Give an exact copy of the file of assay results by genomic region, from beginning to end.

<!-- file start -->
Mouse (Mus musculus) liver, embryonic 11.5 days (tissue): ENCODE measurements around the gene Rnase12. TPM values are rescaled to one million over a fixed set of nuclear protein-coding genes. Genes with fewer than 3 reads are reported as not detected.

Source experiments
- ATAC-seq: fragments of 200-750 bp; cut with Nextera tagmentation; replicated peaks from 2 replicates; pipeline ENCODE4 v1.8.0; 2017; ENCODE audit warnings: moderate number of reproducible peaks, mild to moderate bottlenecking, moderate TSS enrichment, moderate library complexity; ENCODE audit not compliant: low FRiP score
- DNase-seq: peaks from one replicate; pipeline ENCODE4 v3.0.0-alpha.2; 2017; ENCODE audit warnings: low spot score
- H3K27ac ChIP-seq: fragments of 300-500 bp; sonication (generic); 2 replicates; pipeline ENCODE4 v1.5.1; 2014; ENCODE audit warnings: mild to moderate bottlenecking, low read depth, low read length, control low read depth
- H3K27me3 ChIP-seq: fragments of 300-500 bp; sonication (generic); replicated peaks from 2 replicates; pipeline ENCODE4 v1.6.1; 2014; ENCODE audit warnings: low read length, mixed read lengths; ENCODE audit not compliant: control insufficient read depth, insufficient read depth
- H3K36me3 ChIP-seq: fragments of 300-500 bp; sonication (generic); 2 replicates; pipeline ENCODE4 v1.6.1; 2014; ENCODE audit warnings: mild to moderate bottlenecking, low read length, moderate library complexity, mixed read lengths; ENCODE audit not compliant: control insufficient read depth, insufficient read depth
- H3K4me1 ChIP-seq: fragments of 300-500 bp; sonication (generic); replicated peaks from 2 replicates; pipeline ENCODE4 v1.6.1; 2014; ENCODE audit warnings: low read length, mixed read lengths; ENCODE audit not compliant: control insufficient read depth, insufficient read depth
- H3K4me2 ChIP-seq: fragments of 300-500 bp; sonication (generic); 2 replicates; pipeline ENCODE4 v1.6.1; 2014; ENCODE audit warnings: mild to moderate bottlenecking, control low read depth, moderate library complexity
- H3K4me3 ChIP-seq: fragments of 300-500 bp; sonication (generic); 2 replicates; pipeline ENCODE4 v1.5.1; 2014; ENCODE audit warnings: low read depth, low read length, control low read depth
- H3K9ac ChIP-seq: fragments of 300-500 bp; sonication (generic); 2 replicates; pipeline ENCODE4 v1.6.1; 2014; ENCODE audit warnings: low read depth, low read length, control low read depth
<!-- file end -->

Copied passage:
Mouse (Mus musculus) liver, embryonic 11.5 days (tissue): ENCODE measurements around the gene Rnase12. TPM values are rescaled to one million over a fixed set of nuclear protein-coding genes. Genes with fewer than 3 reads are reported as not detected.

Source experiments
- ATAC-seq: fragments of 200-750 bp; cut with Nextera tagmentation; replicated peaks from 2 replicates; pipeline ENCODE4 v1.8.0; 2017; ENCODE audit warnings: moderate number of reproducible peaks, mild to moderate bottlenecking, moderate TSS enrichment, moderate library complexity; ENCODE audit not compliant: low FRiP score
- DNase-seq: peaks from one replicate; pipeline ENCODE4 v3.0.0-alpha.2; 2017; ENCODE audit warnings: low spot score
- H3K27ac ChIP-seq: fragments of 300-500 bp; sonication (generic); 2 replicates; pipeline ENCODE4 v1.5.1; 2014; ENCODE audit warnings: mild to moderate bottlenecking, low read depth, low read length, control low read depth
- H3K27me3 ChIP-seq: fragments of 300-500 bp; sonication (generic); replicated peaks from 2 replicates; pipeline ENCODE4 v1.6.1; 2014; ENCODE audit warnings: low read length, mixed read lengths; ENCODE audit not compliant: control insufficient read depth, insufficient read depth
- H3K36me3 ChIP-seq: fragments of 300-500 bp; sonication (generic); 2 replicates; pipeline ENCODE4 v1.6.1; 2014; ENCODE audit warnings: mild to moderate bottlenecking, low read length, moderate library complexity, mixed read lengths; ENCODE audit not compliant: control insufficient read depth, insufficient read depth
- H3K4me1 ChIP-seq: fragments of 300-500 bp; sonication (generic); replicated peaks from 2 replicates; pipeline ENCODE4 v1.6.1; 2014; ENCODE audit warnings: low read length, mixed read lengths; ENCODE audit not compliant: control insufficient read depth, insufficient read depth
- H3K4me2 ChIP-seq: fragments of 300-500 bp; sonication (generic); 2 replicates; pipeline ENCODE4 v1.6.1; 2014; ENCODE audit warnings: mild to moderate bottlenecking, control low read depth, moderate library complexity
- H3K4me3 ChIP-seq: fragments of 300-500 bp; sonication (generic); 2 replicates; pipeline ENCODE4 v1.5.1; 2014; ENCODE audit warnings: low read depth, low read length, control low read depth
- H3K9ac ChIP-seq: fragments of 300-500 bp; sonication (generic); 2 replicates; pipeline ENCODE4 v1.6.1; 2014; ENCODE audit warnings: low read depth, low read length, control low read depth